The other problem with Chase’s offers is that they don’t offer nearly the same number of vendors as American Express does. In fact, there are just 11 currently available offers on my Sapphire Preferred card. My Amex Platinum card has more than 100 offers available right now, including valuable hotel credits.
American Express is the clear winner here.
New benefit coming?
Another reason I’m keeping the Sapphire Preferred card is the intriguing report that Chase will open its first airport lounge in the next few years. I assume I will get lounge access with my Chase Sapphire card, and if they open lounges nationwide, it will make holding the card even more valuable.
Marianne Lake, co-CEO of Chase, told TPG the Sapphire Lounges would “bring a fresh approach to the lounge experience with locations to be announced in select markets over time.”
I’ve really enjoyed the occasional offers for extra points on some spending categories. The card earns 3 points per dollar on dining and 2 points per dollar on travel. Chase has a very generous definition of what counts as travel.
Here’s how “travel” is defined, according to Chase’s website
Merchants in the travel category include airlines, hotels, motels, timeshares, campgrounds, car rental agencies, cruise lines, travel agencies, discount travel sites, and operators of passenger trains, buses, taxis, limousines, ferries, toll bridges and highways, and parking lots and garages.
While dining is a relatively straightforward category — all restaurants (and even some bars that don’t serve food) should earn bonus points, as should delivery services such as DoorDash, Grubhub and Uber Eats. There’s also an ongoing bonus for ride share company Lyft, where you earn 5 points per dollar on rides through March 2022.
The Chase Sapphire Preferred also gives you some travel and purchase protections, including trip cancellation and interruption coverage and primary rental car insurance. It also waives foreign transaction fees.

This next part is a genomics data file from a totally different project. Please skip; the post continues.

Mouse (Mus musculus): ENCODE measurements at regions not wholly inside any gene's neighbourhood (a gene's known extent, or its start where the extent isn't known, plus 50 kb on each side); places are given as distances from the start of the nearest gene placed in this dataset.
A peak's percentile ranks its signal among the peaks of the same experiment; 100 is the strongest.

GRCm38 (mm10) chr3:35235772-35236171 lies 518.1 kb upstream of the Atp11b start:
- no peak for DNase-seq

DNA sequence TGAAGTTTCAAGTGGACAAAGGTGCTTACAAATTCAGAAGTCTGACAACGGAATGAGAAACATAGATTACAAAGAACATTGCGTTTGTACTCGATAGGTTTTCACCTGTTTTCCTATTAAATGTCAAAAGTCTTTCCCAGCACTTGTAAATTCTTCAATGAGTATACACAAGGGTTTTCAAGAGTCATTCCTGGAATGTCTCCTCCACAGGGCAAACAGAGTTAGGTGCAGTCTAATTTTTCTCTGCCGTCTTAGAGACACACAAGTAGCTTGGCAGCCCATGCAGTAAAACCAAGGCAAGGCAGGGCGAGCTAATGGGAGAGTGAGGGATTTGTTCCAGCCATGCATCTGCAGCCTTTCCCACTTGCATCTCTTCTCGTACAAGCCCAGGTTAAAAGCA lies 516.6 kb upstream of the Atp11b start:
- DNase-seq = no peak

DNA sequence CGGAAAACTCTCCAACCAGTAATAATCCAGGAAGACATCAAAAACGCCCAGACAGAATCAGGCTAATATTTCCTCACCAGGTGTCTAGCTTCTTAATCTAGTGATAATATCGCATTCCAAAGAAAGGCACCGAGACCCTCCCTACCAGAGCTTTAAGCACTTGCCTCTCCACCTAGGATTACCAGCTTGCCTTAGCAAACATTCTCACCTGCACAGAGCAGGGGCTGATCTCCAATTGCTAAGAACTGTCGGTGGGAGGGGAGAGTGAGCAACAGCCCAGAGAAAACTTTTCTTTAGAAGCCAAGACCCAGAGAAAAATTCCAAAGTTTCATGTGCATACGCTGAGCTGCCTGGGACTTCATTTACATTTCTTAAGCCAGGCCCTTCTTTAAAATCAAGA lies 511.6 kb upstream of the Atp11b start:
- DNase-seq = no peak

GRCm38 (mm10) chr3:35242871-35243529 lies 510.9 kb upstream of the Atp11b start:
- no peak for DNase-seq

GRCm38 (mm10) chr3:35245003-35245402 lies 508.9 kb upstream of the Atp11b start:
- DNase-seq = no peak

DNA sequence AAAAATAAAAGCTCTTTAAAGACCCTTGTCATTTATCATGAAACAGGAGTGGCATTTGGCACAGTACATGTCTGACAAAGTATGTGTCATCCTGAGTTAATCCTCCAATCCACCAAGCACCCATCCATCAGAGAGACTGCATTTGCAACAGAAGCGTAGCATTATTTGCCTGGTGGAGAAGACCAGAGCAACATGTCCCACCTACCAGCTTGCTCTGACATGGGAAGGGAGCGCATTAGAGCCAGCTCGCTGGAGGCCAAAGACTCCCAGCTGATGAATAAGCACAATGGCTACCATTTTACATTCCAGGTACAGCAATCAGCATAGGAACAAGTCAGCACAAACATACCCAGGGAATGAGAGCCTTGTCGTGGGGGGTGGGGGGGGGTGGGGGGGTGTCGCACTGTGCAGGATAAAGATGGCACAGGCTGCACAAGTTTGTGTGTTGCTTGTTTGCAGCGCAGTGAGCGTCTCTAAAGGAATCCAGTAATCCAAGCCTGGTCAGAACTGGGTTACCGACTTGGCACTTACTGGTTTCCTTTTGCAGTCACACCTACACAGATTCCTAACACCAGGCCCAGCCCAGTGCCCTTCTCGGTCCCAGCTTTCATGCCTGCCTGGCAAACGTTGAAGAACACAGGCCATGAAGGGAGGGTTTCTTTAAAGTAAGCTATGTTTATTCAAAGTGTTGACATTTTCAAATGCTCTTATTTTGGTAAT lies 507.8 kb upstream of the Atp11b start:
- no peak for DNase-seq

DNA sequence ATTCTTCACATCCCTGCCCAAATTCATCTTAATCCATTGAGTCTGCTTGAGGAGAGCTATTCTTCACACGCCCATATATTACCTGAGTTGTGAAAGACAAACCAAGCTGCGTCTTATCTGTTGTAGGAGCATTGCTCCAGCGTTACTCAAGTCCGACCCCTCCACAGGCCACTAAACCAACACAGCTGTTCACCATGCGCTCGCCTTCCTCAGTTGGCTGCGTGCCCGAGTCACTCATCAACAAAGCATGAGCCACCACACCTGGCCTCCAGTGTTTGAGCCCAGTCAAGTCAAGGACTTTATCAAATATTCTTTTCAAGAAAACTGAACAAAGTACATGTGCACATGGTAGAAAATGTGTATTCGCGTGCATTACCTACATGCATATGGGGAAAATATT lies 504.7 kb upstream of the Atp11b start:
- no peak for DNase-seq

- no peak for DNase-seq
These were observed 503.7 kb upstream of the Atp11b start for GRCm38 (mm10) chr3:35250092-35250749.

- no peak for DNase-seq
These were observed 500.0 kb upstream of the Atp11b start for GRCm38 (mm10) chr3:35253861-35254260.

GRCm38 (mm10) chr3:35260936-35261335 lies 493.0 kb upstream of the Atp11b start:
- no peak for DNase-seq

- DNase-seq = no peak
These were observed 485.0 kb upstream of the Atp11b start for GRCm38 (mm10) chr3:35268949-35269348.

I also enrolled in a complimentary DoorDash DashPass membership, though I haven’t used it once since I left New York. It does include free delivery and reduced service fees on purchases of $12, so it could come in handy if I’m ever inclined to use it. (Must activate by March 31, 2022).
It’s not exactly fair to compare the mid-tier Chase Sapphire Preferred Card to the ultra-premium Platinum Card from American Express. Still, anytime you have to pay an annual fee you, should know what you’re getting in return. I don’t get nearly the same value on my spend with the Sapphire Preferred as I do from my other American Express cards, but that doesn’t mean it’s not worth keeping in my wallet.
With a modest $95 annual fee, I can justify keeping the Chase Sapphire Preferred open for when I’m ready to redeem points for stays with top-tier Hyatt hotels or sweet spot redemptions on one of Chase’s airline transfers partners. Still, I’d love to see them add a few more benefits and enhance card updates by taking a page from American Express.
If you’re considering the Chase Sapphire Preferred Card, there has never been a better time to apply as it’s currently sporting a 60,000 sign-up bonus, worth at least $1,200 (based on TPG valuations). You don’t have to keep it forever as I’ve done, but you can try it out and see if you love or like me, just like it.
Application link: Chase Sapphire Preferred available with a bonus of 60,000 bonus points.
For rates and fees of the Amex Platinum Card, please click here.
Featured photo by Clint Henderson/The Points Guy.
Welcome to The Points Guy!